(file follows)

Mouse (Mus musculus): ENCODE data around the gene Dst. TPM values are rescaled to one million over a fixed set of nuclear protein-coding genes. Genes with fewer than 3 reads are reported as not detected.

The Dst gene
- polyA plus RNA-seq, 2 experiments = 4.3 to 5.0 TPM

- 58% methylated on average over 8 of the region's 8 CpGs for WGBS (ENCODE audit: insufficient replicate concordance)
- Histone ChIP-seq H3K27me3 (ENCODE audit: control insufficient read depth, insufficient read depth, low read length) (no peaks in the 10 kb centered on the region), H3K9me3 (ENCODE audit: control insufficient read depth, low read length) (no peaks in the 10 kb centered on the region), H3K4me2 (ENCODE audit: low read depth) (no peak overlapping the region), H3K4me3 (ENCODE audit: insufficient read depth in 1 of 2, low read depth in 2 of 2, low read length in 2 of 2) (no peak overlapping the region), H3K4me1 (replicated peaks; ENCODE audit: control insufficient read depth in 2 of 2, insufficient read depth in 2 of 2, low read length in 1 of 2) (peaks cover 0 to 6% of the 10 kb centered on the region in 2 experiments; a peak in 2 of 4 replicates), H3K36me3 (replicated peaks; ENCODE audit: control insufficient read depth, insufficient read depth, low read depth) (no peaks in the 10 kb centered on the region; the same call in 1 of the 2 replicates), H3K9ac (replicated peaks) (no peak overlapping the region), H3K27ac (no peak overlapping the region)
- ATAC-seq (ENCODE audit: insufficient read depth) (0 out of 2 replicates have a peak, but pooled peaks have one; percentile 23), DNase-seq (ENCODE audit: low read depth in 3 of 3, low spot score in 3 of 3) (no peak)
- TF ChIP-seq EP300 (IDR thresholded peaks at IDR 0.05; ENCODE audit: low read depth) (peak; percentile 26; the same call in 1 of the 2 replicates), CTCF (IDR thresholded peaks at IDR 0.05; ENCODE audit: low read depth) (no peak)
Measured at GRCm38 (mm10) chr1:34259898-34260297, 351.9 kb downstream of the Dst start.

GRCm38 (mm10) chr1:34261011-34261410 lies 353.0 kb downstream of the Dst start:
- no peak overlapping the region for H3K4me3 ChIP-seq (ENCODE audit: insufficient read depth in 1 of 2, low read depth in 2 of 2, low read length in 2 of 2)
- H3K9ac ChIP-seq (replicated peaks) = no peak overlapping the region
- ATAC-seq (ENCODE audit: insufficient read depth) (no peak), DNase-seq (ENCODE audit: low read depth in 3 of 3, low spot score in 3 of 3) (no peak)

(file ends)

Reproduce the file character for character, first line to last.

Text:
Mouse (Mus musculus): ENCODE data around the gene Dst. TPM values are rescaled to one million over a fixed set of nuclear protein-coding genes. Genes with fewer than 3 reads are reported as not detected.

The Dst gene
- polyA plus RNA-seq, 2 experiments = 4.3 to 5.0 TPM

- 58% methylated on average over 8 of the region's 8 CpGs for WGBS (ENCODE audit: insufficient replicate concordance)
- Histone ChIP-seq H3K27me3 (ENCODE audit: control insufficient read depth, insufficient read depth, low read length) (no peaks in the 10 kb centered on the region), H3K9me3 (ENCODE audit: control insufficient read depth, low read length) (no peaks in the 10 kb centered on the region), H3K4me2 (ENCODE audit: low read depth) (no peak overlapping the region), H3K4me3 (ENCODE audit: insufficient read depth in 1 of 2, low read depth in 2 of 2, low read length in 2 of 2) (no peak overlapping the region), H3K4me1 (replicated peaks; ENCODE audit: control insufficient read depth in 2 of 2, insufficient read depth in 2 of 2, low read length in 1 of 2) (peaks cover 0 to 6% of the 10 kb centered on the region in 2 experiments; a peak in 2 of 4 replicates), H3K36me3 (replicated peaks; ENCODE audit: control insufficient read depth, insufficient read depth, low read depth) (no peaks in the 10 kb centered on the region; the same call in 1 of the 2 replicates), H3K9ac (replicated peaks) (no peak overlapping the region), H3K27ac (no peak overlapping the region)
- ATAC-seq (ENCODE audit: insufficient read depth) (0 out of 2 replicates have a peak, but pooled peaks have one; percentile 23), DNase-seq (ENCODE audit: low read depth in 3 of 3, low spot score in 3 of 3) (no peak)
- TF ChIP-seq EP300 (IDR thresholded peaks at IDR 0.05; ENCODE audit: low read depth) (peak; percentile 26; the same call in 1 of the 2 replicates), CTCF (IDR thresholded peaks at IDR 0.05; ENCODE audit: low read depth) (no peak)
Measured at GRCm38 (mm10) chr1:34259898-34260297, 351.9 kb downstream of the Dst start.

GRCm38 (mm10) chr1:34261011-34261410 lies 353.0 kb downstream of the Dst start:
- no peak overlapping the region for H3K4me3 ChIP-seq (ENCODE audit: insufficient read depth in 1 of 2, low read depth in 2 of 2, low read length in 2 of 2)
- H3K9ac ChIP-seq (replicated peaks) = no peak overlapping the region
- ATAC-seq (ENCODE audit: insufficient read depth) (no peak), DNase-seq (ENCODE audit: low read depth in 3 of 3, low spot score in 3 of 3) (no peak)